loads me with presents. My sons are making … such astonishing
progress … that I should like to ask you to accept a little
present, as a token of my gratitude. It is only a matter of a few
louis to supply you with linen. But—' she added, blushing even more
deeply, and was silent.
'What, Ma'am?' said Julien.
'It would be unnecessary,' she went on, lowering her head, 'to
speak of this to my husband.'
'I may be humble, Ma'am, but I am not base,' replied Julien
coming to a standstill, his eyes ablaze with anger, and drawing
himself up to his full height. 'That is a point which you have not
sufficiently considered. I should be less than a footman if I put
myself in the position of hiding from M. de Renal anything that had
to do with my money.'
Madame de Renal was overwhelmed.
'The Mayor,' Julien went on, 'has given me thirty-six francs
five times since I came to live in his house; I am prepared to show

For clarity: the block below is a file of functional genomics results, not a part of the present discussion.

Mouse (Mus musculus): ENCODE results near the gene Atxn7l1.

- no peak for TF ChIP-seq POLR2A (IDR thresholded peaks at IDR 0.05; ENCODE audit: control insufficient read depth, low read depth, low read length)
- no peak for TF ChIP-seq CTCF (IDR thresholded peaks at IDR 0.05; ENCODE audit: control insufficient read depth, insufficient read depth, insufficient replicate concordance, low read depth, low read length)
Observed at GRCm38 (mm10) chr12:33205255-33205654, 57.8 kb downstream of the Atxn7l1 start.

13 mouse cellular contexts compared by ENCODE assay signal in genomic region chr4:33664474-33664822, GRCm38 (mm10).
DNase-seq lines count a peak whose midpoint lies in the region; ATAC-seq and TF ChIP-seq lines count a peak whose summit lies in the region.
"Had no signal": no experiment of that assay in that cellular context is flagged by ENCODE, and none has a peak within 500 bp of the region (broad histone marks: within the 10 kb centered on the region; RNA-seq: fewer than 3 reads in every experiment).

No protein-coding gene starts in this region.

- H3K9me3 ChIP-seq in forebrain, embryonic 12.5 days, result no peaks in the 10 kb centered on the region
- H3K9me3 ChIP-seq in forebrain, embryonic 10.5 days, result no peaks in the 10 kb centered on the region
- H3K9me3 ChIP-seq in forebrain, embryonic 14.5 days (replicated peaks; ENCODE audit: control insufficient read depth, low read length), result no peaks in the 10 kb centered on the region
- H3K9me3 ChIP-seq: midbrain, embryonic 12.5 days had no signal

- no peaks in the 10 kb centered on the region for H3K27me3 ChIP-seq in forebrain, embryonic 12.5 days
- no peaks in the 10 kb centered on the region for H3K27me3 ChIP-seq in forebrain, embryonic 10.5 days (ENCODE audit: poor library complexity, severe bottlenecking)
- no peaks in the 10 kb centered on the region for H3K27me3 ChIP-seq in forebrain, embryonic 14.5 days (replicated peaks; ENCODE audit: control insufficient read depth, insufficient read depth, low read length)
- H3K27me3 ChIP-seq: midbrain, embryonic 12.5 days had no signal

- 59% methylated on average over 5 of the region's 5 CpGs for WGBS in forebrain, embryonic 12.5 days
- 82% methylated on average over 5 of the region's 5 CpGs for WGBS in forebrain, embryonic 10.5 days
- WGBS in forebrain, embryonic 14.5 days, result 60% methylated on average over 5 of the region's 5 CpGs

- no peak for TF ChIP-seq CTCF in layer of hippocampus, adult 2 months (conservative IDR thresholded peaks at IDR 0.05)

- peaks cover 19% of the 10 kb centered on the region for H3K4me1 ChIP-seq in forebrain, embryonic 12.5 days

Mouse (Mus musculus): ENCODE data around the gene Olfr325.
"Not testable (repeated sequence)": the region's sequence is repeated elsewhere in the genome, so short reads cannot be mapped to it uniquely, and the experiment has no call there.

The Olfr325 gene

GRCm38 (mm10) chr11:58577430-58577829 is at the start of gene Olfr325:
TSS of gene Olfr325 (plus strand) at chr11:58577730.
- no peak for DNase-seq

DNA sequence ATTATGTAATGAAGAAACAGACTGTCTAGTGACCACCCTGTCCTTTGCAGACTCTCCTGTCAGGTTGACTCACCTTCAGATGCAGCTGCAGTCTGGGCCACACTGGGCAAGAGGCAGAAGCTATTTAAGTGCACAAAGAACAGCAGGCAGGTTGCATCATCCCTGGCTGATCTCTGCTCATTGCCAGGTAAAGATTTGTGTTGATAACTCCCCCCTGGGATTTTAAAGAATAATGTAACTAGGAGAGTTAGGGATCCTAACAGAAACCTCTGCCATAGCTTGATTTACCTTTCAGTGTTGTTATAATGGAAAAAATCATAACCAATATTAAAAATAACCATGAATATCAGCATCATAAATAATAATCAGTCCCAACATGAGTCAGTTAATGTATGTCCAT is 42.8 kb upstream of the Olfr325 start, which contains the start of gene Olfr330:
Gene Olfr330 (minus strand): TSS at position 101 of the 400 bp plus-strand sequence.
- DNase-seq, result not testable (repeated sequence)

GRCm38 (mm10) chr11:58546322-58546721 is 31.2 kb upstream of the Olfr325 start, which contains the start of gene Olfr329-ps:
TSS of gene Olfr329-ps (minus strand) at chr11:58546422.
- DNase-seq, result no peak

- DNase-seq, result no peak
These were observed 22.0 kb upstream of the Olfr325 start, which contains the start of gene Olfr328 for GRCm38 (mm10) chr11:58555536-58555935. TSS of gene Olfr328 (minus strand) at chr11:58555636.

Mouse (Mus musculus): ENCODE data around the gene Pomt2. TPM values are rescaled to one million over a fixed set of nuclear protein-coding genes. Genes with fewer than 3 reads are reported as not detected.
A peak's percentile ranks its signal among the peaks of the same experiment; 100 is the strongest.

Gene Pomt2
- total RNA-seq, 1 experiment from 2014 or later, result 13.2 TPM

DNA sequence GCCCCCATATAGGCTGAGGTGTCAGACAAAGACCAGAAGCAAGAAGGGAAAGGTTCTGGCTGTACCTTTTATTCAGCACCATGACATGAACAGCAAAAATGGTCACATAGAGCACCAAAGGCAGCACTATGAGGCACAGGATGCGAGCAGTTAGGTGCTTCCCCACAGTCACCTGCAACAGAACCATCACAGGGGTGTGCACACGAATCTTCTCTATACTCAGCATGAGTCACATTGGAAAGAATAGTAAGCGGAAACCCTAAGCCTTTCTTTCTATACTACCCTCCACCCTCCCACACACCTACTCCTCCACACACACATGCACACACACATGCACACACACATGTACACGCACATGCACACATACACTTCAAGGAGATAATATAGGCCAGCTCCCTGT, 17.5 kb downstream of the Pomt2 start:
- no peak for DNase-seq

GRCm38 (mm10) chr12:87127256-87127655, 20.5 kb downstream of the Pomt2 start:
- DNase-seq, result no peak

my account-book to M. de Renal or to anyone else, including M.
Valenod who hates me.'
This outburst left Madame de Renal pale and trembling, and the
walk came to an end before either of them could find an excuse for
renewing the conversation. Love for Madame de Renal became more and
more impossible in the proud heart of Julien: as for her, she
respected, she admired him; she had been scolded by him. On the
pretext of making amends for the humiliation which she had
unintentionally caused him, she allowed herself to pay him the most
delicate attentions. The novelty of this procedure kept her happy
for a week. Its effect was to some extent to appease Julien's
anger; he was far from seeing anything in it that could be mistaken
for personal affection.
'That,' he said to himself, 'is what rich people are like: they